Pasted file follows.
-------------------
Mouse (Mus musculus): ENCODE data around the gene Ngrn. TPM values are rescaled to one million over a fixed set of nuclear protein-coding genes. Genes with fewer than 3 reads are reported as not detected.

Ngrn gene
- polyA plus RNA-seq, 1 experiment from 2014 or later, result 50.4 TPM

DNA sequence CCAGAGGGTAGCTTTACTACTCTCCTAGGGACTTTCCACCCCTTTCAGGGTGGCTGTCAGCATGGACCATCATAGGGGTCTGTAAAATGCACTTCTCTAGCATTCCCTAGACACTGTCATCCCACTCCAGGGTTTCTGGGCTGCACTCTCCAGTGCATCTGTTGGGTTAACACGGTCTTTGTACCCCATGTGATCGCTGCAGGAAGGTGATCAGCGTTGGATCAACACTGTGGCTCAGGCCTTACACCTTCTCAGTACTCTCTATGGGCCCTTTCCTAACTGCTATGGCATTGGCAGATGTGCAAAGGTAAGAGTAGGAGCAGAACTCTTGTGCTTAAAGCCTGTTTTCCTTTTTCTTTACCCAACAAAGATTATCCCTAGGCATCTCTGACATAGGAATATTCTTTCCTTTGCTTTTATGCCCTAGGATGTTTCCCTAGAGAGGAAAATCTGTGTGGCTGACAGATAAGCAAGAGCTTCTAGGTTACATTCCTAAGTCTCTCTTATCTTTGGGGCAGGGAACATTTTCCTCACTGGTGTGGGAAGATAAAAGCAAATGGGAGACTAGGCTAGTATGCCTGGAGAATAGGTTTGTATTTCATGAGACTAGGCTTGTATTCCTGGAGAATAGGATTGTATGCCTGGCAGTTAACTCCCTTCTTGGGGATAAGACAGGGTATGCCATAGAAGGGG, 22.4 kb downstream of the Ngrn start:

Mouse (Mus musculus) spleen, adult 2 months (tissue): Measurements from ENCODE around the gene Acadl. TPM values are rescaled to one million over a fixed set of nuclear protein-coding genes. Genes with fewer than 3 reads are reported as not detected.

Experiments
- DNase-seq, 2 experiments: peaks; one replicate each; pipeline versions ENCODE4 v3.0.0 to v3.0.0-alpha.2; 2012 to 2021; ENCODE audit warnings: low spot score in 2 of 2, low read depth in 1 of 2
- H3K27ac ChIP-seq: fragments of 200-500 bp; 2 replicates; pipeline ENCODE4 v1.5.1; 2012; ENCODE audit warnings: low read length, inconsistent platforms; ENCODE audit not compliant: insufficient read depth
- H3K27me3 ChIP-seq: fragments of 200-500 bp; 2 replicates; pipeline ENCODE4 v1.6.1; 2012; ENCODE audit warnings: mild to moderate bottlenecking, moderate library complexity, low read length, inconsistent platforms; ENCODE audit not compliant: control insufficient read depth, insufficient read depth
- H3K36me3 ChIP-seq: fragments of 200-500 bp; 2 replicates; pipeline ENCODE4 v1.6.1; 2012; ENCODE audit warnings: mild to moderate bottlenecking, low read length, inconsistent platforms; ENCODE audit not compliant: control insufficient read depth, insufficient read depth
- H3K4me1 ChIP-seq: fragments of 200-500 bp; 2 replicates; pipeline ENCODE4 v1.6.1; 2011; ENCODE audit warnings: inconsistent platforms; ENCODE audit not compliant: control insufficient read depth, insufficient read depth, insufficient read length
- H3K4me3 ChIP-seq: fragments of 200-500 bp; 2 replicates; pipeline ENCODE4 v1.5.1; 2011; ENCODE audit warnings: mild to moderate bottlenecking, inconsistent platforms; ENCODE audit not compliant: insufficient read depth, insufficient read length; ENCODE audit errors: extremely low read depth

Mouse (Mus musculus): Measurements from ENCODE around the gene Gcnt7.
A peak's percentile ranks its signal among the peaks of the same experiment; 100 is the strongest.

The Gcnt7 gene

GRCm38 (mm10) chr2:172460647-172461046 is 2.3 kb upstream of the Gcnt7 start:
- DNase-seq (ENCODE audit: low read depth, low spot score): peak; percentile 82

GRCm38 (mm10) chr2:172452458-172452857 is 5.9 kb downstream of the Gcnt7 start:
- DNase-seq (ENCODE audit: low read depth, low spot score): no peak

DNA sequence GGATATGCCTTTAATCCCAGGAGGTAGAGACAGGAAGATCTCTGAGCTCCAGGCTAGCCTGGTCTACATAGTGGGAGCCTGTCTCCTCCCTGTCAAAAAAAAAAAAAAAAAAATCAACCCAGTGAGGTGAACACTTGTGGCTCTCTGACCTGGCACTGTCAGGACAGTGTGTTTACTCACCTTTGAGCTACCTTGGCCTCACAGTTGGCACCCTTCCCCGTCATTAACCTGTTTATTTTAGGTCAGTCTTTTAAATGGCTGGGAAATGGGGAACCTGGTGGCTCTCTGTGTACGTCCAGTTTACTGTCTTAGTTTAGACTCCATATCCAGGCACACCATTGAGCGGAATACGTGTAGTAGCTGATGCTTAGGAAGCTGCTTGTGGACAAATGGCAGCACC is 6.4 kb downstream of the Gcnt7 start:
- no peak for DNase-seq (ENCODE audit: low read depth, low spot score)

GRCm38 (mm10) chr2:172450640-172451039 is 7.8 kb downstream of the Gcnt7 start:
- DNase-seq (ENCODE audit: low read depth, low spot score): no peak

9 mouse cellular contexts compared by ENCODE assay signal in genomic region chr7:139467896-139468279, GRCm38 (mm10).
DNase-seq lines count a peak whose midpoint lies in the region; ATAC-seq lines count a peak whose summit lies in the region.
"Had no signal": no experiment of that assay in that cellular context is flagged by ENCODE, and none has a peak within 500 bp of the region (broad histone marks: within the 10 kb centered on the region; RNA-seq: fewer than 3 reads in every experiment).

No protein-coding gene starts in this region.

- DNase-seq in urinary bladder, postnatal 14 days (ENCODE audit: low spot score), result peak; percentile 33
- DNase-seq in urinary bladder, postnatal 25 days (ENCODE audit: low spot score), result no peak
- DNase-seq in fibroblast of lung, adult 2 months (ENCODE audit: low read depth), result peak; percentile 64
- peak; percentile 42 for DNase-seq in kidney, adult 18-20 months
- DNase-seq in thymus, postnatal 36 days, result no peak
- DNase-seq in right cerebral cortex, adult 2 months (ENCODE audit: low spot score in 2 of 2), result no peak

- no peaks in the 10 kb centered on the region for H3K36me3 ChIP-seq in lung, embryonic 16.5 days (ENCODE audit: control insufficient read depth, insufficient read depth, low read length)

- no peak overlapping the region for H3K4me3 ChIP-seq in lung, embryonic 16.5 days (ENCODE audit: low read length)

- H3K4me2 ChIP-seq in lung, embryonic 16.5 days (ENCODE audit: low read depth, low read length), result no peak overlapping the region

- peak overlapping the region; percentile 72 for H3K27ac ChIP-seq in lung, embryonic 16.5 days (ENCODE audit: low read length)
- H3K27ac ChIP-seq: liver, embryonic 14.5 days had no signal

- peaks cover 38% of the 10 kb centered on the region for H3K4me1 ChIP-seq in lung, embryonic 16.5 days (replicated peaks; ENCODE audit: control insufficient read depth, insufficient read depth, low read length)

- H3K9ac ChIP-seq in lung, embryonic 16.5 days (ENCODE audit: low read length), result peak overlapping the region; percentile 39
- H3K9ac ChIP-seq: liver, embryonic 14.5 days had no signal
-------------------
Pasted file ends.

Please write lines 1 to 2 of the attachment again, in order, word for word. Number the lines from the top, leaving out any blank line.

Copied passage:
Mouse (Mus musculus): ENCODE data around the gene Ngrn. TPM values are rescaled to one million over a fixed set of nuclear protein-coding genes. Genes with fewer than 3 reads are reported as not detected.

Ngrn gene